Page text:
Aquatic invasive species threats are on the rise (Opinion)
As scorching heat waves bombard the Western U.S. and Lake Tahoe breaks records of its own, climate change impacts are being felt throughout the watershed.
The Tahoe Regional Planning Agency and UC Davis Tahoe Environmental Research Center last week released a report of Tahoe’s annual clarity measurements in which the effects of escalating temperatures were front and center. Lake clarity, a key indicator of the health of the watershed, averaged 62.9 feet in 2020, and while that is within the range of the last 10 years, the pattern of clarity readings show a troubling divergence in seasonal trends. Clarity is holding steady in colder months, but summer results are worsening.
A concurrent set of recommendations from the Tahoe Science Advisory Council underscores the importance of continuing existing policies and programs that strike at the main drivers of clarity change — fine sediments and nutrients that fuel algae growth. Stormwater treatment and stream restoration programs have brought about significant reductions in those pollutants and TRPA will continue to strengthen partnerships in the region to see those programs through.
Researchers continue to increase our understanding of climate change and the advisory council is also working to identify key modeling and monitoring needs to more fully account for the warming climate’s effects on lake clarity and ecological processes.
Tahoe’s warming is also tightening the grip that aquatic invasive weeds have on some of Tahoe’s shallow areas. Aquatic invasive weeds, namely Eurasian watermilfoil and curlyleaf pondweed, have established in some areas of the South Shore and have infested nearly all 172 acres of lagoons inside the Tahoe Keys. These weeds spread easily and flourish in warmer waters. As temperatures rise, more of the lake becomes suitable habitat. Managing this threat is a top priority and TRPA has brought together a broad spectrum of partners including property owners, nonprofits, researchers, and federal and state agencies. Under the Lake Tahoe Environmental Improvement Program, together we are implementing the science-based Aquatic Invasive Species Control Action Agenda to bring AIS under control.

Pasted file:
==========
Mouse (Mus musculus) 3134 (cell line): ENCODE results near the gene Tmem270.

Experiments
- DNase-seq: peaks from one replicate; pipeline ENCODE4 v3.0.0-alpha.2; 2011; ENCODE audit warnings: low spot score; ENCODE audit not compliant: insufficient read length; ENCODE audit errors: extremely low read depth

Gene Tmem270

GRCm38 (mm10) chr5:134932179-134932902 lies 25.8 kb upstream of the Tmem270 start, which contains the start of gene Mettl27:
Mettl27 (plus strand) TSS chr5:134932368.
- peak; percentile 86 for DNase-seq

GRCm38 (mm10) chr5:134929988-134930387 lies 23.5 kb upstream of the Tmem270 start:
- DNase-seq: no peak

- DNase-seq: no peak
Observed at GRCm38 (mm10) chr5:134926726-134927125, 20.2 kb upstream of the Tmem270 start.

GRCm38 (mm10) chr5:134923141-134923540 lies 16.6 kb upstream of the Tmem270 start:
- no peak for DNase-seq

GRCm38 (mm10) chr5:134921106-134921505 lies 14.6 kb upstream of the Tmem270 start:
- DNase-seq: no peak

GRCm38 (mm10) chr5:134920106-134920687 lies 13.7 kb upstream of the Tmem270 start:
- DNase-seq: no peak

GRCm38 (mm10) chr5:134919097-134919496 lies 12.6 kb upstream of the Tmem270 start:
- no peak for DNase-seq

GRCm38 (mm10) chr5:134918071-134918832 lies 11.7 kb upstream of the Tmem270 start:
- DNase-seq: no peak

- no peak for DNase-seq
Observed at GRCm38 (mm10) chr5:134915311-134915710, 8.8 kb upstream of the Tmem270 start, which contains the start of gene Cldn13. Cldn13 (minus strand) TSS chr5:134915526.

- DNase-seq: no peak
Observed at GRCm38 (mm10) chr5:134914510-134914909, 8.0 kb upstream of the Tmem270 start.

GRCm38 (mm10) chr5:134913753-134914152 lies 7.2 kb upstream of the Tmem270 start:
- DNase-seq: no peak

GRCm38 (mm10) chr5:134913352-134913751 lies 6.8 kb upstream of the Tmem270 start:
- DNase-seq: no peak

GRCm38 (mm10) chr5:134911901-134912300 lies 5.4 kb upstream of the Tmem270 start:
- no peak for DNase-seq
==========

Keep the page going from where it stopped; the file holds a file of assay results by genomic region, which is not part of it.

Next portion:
Since 2017, 62 acres of lake bottom have been treated for aquatic invasive species and a team of divers is using proven techniques to knock back a 100-acre infestation of weeds outside of the Tahoe Keys. This work is dangerous because it is in a high-traffic area. Boaters need to stay clear of working boats and markers indicating divers under water. Conflicts with motorized boats, paddlers, and swimmers can also be avoided by respecting the 600-foot no wake zone around the lake. Innovative methods are being expanded, including use of a specially equipped vessel with large UV-light panels.
Still, the Tahoe Keys remains ground zero for aquatic invasive weeds. Property owners there have invested millions trying to control AIS and have applied for permits to test a mix of control methods to finally turn the tide. TRPA and the Lahontan Regional Water Quality Control Board are analyzing the proposal, which includes targeted testing of federally approved aquatic herbicides to establish safe, long-term control strategies for AIS that were introduced to Lake Tahoe decades ago.
The intense heat of this summer is also challenging watercraft inspectors working to keep new aquatic invasive species out of the Tahoe Region. As more people turn to boating to escape the heat, watercraft inspectors are intercepting an alarming number of vessels with invasive species onboard. By early July of this year, 21 vessels carrying an invasive quagga or zebra mussels have been decontaminated by boat inspectors, rivaling previous years and only halfway through the season.
Managed by TRPA and the Tahoe Resource Conservation District, the Lake Tahoe watercraft inspection program is the gold standard for invasive species prevention and has become a model for programs across the nation. Since 2008, there have been no new invasive species detected in the waters of the region. We’re grateful for boaters’ commitment to protecting the lake in this way. By knowing their vessel’s history and following the steps to Clean, Drain and Dry their craft, boaters are helping stop the spread of AIS. It is imperative that we keep up the good work inspectors are doing every day to protect our waters for all to enjoy.
Protecting and restoring Lake Tahoe as we confront rising temperatures is challenging, but there are established programs and policies at work that will bolster the resiliency of the region. As with every solution for Tahoe, epic collaboration and strong partnerships are the foundation on which we build.
Joanne S. Marchetta is the executive director of the Tahoe Regional Planning Agency.
Correction: This column has been updated with the correct number of mussel-infested boats that have intercepted at inspection stations. That number grew by three over the weekend and is now at 24.
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